Regal Cinemas is about to test out surge pricing for movies, much like Uber has surge pricing for in-demand times of the day. Regal Entertainment is going to try demand-based pricing for movies at some of its theaters beginning in 2018. Moviegoers will pay higher ticket prices for hit movies and less for flops. Regal is partnering with the online ticket service and application Atom Tickets to test the program. Movies playing at less popular times during the day would also cost less or movies that are less popular, much like Uber's surge pricing for their car service.
If successful, the new pricing plan could give theaters a much-needed boost. Shares for Regal, AMC, Cinemark, and IMAX have all fallen this year due to poor box office sales. Regal CEO Amy Miles had this to say.
"Changes to the historical pricing structure have often been discussed but rarely tested in our industry and we're excited to learn even more about how pricing changes impact customer behavior."
Regal hopes that more people will come out to movies during the peak times, therefore paying more for a movie or less depending on how the movie is performing at the box office. Overall, Regal is trying to figure out a way to maximize profits in a time when many aren't attending movies. Miles had this to say.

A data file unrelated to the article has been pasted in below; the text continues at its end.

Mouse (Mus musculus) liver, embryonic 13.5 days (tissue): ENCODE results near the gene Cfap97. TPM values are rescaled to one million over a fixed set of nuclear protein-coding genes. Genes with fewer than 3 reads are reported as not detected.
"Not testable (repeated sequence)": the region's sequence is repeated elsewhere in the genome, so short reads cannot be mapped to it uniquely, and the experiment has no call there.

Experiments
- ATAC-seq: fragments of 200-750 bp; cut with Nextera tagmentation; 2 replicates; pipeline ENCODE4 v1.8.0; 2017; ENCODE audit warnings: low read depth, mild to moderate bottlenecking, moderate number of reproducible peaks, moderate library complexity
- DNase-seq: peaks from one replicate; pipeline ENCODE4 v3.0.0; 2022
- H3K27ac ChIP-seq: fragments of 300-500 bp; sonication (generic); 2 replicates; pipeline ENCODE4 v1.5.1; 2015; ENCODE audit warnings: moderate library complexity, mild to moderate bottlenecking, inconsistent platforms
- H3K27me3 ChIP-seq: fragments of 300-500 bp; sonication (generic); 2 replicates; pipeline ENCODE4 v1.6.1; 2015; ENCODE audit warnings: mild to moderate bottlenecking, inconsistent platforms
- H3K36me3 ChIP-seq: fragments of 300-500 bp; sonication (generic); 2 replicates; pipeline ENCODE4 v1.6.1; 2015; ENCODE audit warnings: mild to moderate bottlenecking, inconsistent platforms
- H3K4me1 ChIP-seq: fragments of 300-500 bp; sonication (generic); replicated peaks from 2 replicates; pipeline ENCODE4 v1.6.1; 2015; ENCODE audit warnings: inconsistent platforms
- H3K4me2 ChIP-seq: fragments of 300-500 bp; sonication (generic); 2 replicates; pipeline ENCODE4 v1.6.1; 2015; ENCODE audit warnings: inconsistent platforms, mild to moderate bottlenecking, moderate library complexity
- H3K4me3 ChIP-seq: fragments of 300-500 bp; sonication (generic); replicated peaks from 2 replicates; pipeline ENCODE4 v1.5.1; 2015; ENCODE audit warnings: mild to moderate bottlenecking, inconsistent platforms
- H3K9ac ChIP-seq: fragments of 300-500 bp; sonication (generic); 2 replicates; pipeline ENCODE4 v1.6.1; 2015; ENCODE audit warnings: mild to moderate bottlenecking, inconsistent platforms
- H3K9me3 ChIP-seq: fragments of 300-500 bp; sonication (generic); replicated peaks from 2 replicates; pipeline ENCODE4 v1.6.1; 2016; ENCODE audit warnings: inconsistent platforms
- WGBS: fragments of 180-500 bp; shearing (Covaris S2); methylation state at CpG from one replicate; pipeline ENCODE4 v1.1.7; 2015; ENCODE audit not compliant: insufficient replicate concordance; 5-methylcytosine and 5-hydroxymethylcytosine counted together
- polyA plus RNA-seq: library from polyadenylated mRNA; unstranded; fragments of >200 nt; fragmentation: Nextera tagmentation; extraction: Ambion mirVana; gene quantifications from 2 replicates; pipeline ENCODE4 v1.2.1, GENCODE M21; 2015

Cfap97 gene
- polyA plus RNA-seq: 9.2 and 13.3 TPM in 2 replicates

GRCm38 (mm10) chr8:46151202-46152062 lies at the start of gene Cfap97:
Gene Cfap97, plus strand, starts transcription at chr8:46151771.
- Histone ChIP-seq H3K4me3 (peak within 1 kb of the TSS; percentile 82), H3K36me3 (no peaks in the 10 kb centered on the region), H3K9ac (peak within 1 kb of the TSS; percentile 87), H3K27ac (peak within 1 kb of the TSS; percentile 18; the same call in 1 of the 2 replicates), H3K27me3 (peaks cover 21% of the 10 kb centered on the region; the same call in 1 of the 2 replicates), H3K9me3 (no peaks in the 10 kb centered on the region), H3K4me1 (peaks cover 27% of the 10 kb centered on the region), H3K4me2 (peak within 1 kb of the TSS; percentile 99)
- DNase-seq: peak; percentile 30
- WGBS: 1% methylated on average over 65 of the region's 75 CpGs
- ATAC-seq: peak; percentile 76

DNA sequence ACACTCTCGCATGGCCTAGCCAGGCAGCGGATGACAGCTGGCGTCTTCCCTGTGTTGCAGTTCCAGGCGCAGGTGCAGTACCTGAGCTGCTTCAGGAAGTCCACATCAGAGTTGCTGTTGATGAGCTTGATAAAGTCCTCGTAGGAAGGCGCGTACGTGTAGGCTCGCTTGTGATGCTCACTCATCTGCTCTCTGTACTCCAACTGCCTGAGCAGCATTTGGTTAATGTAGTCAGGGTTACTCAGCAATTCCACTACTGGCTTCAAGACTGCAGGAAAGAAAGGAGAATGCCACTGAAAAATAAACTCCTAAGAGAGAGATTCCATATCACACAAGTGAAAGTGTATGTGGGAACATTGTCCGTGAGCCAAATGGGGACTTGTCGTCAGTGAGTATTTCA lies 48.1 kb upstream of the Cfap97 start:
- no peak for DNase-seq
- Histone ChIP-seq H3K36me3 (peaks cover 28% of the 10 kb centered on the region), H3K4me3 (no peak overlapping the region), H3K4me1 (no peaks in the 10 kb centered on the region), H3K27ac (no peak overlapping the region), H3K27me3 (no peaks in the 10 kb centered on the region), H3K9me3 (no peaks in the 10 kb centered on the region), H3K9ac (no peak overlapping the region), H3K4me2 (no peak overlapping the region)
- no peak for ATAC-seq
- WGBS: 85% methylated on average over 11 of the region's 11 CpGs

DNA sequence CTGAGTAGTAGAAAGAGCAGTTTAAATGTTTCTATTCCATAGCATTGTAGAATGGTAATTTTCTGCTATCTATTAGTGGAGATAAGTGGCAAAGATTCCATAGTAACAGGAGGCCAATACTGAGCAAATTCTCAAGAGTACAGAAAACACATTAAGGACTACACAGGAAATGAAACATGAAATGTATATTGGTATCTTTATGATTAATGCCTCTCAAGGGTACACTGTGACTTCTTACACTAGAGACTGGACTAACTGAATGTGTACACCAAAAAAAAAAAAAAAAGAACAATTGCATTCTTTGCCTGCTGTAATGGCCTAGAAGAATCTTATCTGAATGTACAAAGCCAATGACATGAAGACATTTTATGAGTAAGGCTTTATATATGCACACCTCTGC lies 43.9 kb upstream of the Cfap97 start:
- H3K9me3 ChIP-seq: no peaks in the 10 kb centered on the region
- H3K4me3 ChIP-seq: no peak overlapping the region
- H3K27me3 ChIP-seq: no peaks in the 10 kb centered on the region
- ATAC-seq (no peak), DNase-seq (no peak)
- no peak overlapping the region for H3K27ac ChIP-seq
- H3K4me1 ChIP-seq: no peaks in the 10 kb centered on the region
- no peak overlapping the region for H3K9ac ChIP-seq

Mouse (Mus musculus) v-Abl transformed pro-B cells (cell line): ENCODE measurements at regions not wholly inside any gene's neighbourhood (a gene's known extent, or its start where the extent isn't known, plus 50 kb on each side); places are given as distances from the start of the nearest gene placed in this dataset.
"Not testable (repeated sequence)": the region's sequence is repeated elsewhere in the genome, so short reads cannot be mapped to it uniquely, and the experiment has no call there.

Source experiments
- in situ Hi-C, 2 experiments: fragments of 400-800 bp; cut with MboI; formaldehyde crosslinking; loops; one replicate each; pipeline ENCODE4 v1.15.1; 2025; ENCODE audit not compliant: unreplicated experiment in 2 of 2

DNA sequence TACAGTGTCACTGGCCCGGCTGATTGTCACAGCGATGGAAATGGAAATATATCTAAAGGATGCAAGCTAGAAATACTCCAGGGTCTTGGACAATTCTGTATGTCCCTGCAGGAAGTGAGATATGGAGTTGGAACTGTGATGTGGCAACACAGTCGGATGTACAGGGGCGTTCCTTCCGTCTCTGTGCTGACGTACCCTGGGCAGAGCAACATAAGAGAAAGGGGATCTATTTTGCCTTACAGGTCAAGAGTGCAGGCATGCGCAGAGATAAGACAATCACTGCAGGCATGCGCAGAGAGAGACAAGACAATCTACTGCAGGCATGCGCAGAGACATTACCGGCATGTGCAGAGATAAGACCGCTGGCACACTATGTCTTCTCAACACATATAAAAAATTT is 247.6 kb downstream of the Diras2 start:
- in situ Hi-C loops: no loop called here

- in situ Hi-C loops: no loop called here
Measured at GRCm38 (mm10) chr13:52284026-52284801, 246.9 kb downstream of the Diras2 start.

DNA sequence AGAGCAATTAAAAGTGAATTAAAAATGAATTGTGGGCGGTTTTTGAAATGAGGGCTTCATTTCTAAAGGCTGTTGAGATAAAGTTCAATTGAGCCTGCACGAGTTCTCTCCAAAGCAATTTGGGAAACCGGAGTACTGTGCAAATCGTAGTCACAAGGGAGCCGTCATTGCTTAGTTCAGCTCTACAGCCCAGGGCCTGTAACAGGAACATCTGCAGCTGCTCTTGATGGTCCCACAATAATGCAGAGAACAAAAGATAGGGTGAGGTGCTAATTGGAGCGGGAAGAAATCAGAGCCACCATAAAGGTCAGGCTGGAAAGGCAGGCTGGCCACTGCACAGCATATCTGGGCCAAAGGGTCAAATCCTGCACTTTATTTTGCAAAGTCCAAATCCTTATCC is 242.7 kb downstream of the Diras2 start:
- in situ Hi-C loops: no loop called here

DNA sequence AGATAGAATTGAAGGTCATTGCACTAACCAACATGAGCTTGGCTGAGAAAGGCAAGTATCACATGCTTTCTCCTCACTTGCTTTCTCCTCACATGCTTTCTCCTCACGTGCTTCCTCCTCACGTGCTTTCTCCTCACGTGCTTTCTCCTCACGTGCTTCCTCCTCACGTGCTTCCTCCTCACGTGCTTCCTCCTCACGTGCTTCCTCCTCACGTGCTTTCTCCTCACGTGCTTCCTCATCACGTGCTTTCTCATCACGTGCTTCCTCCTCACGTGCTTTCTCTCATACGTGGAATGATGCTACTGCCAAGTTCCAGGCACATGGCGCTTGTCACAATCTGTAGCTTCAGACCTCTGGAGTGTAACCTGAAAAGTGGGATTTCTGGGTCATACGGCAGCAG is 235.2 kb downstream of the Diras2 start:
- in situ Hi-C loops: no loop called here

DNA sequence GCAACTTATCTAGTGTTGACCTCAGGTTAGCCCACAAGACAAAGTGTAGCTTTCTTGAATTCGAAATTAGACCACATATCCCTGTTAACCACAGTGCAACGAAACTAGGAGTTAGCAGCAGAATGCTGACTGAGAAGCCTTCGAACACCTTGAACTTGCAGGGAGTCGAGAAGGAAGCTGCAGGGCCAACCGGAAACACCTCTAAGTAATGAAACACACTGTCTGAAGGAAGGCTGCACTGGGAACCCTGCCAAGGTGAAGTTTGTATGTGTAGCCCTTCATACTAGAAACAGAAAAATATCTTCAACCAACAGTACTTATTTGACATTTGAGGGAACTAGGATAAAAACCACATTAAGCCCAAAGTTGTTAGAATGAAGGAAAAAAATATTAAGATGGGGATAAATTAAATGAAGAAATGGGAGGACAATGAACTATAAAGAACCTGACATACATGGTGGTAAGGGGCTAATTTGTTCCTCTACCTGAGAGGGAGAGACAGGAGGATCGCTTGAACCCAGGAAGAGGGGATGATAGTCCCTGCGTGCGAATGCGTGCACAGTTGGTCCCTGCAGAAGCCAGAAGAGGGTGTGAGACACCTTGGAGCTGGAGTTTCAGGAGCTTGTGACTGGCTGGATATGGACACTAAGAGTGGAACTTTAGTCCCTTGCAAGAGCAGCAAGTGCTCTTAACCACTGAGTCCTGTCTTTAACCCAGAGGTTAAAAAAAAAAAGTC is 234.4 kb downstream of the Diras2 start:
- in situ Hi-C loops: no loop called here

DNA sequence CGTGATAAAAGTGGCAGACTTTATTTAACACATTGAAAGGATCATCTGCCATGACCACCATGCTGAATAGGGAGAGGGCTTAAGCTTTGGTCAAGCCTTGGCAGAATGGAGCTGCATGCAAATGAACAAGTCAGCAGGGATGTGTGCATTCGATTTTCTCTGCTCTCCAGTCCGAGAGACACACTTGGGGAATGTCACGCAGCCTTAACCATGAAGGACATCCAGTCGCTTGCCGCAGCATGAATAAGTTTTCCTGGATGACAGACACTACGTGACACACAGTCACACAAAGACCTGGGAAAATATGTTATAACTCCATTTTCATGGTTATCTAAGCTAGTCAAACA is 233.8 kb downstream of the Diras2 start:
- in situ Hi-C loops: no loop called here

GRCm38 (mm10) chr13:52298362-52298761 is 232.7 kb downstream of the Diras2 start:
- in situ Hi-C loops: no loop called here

"If an alternative pricing model is going to be successful, we believe that one, it must provide a clear economic benefit to both exhibitors and our studio partners, and two, it should provide a compelling value proposition for our consumers. This test could be the first step towards a pricing model that drive incremental revenue in peak periods and incremental attendance in non-peak periods."
It isn't clear at this time how Regal will figure out its surge pricing, but the company is taking a "wait and see" approach to the new model. The experiment comes at a time when the average price for a movie is $9. Regal and other companies are bucking against the MoviePass model. This subscription-based service charges $9.95 per month and, in return, allows members to see one movie per day, but theater chains such as AMC and Regal have criticized what they believe to be an unsustainable business model. MoviePass is expected to have a huge subscriber boost next year after dropping their pricing from $30 dollars a month to just $10 dollars. The company expects to jump from 20,000 subscribers to a whooping 600,000 by next year.
Regal, like AMC, is not interested in the MoviePass business model, but they will continue to work with the subscription service. Amy Miles explains.
"We will take a wait-and-see approach, and we're going to continue to enjoy the benefits of the full-priced movie tickets that we're receiving for all MoviePass customers. We will not entertain is a discounted ticket arrangement or any participation in our concession sales as part of the arrangement."
This will be an interesting experiment for Regal and nobody is quite sure how it will do, but the company is hopeful that it will help failing movie theaters to get some much-needed revenue. You can read more about Regal's surge pricing experiment via Bloomberg.